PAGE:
Well right now this is a key question. Right now the Collective is on a kind of pause as we all try and work out how (and if) we can continue to be relevant as we all adjust to the realities of the Sisi regime. We were never a traditional political organisation, we worked mostly as volunteers, always without a hierarchy. We responded to events as best we could, and covered some things much better than others. We took our energy and our motivation from the events around us, and hoped that we also contributed energy back into the struggle. But now things are very very tricky and we are trying to work out how we can continue and still be relevant.
During your experience have you ever been in touch with other collectives outside Egypt, which were involved in similiar practices, coming from different political surrondings?
Yes we had a lot of contact with people. Lots of activists that passed through Egypt would come to Mosireen and we’d talk, and often they would put on public presentations about their work. We had people from Palestine, Mexico, Iran, the UK, the USA and Greece to name a few. We haven’t ever actually produced any work in collaboration, though lots of our footage from the revolution has found its way into the works of other filmmakers and collectives. Now, as things have taken such a turn for the worse for us, is a time when we actually need to talk to other groups more than ever. To find out what it was they did when they thought things had hit rock bottom.
Your visual practice overcomes the borders of documentary filmmaking and counter- information, placing itself in a territory of interseption between activism, art and filmmaking. In which sense these forms of actions are important today? From your point of view, which is the role of art in these processes of struggle? Where the figure of the artist has to place himself?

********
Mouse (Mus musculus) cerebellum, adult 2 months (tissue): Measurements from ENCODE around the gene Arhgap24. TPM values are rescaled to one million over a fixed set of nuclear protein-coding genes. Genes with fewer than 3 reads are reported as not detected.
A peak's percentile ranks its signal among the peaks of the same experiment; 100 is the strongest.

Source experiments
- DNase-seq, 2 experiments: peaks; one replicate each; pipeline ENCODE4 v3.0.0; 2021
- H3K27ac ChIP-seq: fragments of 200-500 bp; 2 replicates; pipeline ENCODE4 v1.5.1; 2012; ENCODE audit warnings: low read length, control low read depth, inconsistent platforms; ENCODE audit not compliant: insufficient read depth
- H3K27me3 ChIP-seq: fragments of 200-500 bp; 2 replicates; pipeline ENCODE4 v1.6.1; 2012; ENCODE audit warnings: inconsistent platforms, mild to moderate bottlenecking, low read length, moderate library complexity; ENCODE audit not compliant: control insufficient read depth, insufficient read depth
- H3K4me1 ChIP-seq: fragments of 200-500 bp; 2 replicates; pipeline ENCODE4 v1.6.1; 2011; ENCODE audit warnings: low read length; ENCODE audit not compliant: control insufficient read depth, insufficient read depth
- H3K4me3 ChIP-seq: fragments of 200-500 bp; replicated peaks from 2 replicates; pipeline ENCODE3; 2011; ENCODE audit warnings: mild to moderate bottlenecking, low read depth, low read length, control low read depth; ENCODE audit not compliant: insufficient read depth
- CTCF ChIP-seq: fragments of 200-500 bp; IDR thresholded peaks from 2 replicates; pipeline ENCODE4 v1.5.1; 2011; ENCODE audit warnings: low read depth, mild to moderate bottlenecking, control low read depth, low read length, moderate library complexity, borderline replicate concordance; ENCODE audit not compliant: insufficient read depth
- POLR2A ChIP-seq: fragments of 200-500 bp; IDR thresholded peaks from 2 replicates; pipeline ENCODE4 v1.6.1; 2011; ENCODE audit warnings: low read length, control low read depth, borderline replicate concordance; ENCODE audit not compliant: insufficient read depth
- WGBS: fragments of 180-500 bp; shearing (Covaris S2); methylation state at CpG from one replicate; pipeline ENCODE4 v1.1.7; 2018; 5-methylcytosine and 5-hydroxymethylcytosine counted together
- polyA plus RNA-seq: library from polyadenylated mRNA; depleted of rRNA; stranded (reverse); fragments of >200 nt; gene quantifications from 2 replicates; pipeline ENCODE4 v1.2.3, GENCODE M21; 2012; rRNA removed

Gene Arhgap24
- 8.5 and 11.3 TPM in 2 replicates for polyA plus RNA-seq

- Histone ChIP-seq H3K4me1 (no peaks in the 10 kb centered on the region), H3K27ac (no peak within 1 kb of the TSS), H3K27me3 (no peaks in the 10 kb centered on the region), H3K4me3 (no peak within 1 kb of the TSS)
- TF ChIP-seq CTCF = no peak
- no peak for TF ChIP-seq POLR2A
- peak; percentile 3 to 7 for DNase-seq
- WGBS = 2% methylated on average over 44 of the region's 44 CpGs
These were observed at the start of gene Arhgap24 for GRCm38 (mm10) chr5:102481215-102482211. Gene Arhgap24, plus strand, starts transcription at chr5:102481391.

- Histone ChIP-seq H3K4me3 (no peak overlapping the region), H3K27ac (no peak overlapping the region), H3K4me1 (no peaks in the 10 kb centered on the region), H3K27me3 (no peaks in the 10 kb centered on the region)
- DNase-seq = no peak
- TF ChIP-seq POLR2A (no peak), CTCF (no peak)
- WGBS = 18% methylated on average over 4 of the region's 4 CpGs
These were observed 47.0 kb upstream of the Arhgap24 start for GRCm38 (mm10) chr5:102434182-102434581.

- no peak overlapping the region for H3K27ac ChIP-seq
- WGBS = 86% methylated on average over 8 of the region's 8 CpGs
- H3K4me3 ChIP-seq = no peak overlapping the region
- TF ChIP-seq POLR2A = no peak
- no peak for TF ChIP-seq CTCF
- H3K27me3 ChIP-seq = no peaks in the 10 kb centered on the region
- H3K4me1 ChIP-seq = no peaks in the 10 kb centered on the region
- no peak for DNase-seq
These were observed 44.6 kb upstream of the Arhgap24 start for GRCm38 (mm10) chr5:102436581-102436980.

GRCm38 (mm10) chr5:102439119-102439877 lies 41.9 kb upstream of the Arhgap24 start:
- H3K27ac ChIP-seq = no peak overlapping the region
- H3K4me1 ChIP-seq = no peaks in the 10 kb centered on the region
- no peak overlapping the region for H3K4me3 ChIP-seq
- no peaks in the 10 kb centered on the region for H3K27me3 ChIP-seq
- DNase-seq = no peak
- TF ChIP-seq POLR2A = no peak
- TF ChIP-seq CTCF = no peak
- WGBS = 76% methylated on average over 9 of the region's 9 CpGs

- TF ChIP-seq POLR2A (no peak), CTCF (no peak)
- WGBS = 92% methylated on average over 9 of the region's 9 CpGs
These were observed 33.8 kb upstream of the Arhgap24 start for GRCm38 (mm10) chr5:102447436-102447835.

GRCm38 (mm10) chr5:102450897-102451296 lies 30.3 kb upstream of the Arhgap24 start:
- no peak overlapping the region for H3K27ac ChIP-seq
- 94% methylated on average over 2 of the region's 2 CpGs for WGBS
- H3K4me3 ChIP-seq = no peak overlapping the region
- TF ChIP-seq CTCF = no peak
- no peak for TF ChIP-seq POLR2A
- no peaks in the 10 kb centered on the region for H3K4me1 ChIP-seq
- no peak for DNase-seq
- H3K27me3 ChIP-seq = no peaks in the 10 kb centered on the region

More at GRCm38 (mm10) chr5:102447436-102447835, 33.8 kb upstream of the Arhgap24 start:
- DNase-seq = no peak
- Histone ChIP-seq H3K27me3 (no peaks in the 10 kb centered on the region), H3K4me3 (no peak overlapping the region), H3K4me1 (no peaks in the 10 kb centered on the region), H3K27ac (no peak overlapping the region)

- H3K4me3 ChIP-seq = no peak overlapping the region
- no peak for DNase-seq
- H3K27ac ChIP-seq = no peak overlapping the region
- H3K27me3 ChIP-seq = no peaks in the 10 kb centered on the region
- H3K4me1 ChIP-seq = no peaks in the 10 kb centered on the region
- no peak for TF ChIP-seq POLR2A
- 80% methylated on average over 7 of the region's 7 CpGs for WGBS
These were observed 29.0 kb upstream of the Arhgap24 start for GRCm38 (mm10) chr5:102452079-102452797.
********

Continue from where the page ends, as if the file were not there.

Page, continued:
Yeah we normally call what we do agit-prop. I would say in most of the work we’ve done the ‘artist’ is not present at all. Our house style is very straightforward, we really work just as an intermediary between the subject and its audience, we would film with families of the martyrs or people who were injured or doctors or workers – and really try and remove ourselves from the equation. In other films there is a little more artistry, or you could call it manipulation. There are films that try and pull at your emotions by using music or poetry or editing tricks. As a film-maker obviously it is fun to put those kinds of films together, but you can’t always do it. Partly because of time, at its height, we were putting out dozens of films in a month. And also because the subject matter doesn’t always allow for it. If you’re covering a protest, or filming in someone’s house and the most important thing is what they have to say, then you, as the filmmaker, don’t really have the right to get in there and try and sex it up. You can edit it to make it comprehensible, but not really much more than that.
So art definitely has a role, but it has to be in the service of the subject, it has to be appropriate to it and – if you’re subject is the under-represented or the oppressed – should be respectful.

Mosireen Collective:

The Maspero Massacre:

The Crimes of Mohamed Ibrahim, the Minister of the Interior:

Prayer of Fear:

The Camel Battle:

Martyrs of the Egyptian Revolution: